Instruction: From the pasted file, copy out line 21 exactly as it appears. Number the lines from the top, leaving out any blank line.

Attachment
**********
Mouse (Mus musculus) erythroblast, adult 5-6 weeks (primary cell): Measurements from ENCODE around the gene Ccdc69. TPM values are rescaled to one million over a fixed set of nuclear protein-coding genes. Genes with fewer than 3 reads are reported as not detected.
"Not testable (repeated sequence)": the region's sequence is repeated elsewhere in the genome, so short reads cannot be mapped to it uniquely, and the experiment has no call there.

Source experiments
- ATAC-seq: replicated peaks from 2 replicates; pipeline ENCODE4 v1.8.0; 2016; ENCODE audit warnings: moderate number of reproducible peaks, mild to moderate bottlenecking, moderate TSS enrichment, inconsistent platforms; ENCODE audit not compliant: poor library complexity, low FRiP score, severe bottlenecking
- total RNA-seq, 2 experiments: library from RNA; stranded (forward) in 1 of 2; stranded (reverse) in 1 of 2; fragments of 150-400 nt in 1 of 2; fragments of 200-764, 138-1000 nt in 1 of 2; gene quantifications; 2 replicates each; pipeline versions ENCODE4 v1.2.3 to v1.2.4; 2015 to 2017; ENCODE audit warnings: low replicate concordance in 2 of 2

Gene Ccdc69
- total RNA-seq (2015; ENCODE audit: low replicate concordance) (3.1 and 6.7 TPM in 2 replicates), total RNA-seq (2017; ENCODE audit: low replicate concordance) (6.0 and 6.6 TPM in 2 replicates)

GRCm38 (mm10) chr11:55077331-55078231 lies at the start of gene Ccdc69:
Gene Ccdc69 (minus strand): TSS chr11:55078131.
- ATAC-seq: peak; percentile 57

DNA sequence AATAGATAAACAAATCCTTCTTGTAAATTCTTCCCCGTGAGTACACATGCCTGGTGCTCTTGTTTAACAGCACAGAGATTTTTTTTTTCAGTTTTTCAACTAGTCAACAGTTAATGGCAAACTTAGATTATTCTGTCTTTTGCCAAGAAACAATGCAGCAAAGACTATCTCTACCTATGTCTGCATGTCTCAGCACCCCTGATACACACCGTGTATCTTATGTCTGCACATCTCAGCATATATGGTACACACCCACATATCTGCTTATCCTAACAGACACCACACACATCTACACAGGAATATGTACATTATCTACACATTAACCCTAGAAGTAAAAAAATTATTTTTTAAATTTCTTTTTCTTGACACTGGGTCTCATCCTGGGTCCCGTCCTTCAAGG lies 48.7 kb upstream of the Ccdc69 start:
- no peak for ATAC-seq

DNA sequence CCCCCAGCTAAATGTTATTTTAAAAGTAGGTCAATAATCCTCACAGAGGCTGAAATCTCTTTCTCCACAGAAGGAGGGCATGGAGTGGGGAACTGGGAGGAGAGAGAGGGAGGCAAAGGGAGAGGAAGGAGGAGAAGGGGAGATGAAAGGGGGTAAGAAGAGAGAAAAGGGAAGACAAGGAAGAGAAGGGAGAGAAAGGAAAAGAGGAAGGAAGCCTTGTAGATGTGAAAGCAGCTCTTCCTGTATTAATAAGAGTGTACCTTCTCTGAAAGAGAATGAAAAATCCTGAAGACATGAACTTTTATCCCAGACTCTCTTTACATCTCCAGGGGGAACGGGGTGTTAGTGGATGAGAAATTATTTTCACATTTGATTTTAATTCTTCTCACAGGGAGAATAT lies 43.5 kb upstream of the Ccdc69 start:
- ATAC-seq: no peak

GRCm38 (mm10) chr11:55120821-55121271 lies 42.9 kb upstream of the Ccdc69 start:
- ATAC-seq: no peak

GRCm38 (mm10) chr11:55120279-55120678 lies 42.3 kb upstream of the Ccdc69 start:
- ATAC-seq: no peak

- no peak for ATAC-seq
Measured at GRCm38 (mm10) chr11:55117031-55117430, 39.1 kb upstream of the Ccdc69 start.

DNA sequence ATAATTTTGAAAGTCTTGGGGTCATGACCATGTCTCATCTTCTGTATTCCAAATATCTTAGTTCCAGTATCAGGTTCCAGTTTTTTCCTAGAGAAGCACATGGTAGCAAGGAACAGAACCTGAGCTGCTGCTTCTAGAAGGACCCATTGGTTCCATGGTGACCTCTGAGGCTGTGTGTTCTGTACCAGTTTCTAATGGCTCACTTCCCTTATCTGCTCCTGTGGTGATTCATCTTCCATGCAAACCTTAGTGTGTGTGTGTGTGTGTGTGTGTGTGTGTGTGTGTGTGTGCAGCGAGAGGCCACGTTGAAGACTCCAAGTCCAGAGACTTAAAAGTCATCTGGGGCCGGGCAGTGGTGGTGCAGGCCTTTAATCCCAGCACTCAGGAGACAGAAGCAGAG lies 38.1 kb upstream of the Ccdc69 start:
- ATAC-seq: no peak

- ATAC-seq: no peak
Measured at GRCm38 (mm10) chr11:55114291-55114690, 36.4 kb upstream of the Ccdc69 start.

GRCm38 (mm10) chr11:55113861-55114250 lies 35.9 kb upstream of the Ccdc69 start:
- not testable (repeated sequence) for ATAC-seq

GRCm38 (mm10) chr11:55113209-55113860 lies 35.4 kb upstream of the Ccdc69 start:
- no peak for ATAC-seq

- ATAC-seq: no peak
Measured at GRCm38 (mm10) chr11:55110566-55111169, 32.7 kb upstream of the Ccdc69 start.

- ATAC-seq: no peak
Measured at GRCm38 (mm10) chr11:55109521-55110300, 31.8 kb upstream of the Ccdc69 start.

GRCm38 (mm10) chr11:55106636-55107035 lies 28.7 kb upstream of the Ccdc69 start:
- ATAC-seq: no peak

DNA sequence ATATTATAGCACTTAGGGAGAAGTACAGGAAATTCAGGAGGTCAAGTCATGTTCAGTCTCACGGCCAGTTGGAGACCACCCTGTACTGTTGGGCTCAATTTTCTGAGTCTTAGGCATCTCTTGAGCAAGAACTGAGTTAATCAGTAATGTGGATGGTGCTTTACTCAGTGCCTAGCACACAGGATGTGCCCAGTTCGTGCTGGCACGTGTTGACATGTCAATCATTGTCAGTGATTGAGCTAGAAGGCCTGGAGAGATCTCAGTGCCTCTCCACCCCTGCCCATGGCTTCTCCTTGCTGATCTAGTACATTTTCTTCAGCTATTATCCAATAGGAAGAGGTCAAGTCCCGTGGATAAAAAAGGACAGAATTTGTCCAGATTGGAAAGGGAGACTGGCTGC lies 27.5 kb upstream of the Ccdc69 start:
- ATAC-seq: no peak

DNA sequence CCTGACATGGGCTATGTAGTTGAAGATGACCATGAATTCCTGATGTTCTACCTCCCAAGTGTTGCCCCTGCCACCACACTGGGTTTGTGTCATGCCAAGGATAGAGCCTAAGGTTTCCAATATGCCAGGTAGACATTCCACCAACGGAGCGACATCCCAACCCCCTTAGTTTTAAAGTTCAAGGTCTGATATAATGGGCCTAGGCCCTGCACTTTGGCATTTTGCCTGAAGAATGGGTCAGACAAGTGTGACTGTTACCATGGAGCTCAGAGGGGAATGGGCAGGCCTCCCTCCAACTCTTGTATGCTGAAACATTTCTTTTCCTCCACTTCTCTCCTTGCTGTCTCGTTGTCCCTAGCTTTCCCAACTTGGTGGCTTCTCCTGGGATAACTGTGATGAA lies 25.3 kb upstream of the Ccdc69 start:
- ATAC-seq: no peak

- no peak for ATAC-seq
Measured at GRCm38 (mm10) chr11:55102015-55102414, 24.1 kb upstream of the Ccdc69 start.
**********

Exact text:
DNA sequence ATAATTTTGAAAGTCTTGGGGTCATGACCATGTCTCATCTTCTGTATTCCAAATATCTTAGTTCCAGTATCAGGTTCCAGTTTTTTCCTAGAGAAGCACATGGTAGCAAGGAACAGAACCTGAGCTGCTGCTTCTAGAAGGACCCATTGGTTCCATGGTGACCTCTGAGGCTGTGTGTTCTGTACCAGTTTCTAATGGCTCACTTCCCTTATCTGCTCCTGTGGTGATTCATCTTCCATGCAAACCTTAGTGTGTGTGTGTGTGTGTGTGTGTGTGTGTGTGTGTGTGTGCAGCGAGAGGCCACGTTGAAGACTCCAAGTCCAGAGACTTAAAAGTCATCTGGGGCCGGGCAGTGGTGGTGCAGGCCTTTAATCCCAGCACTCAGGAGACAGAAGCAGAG lies 38.1 kb upstream of the Ccdc69 start: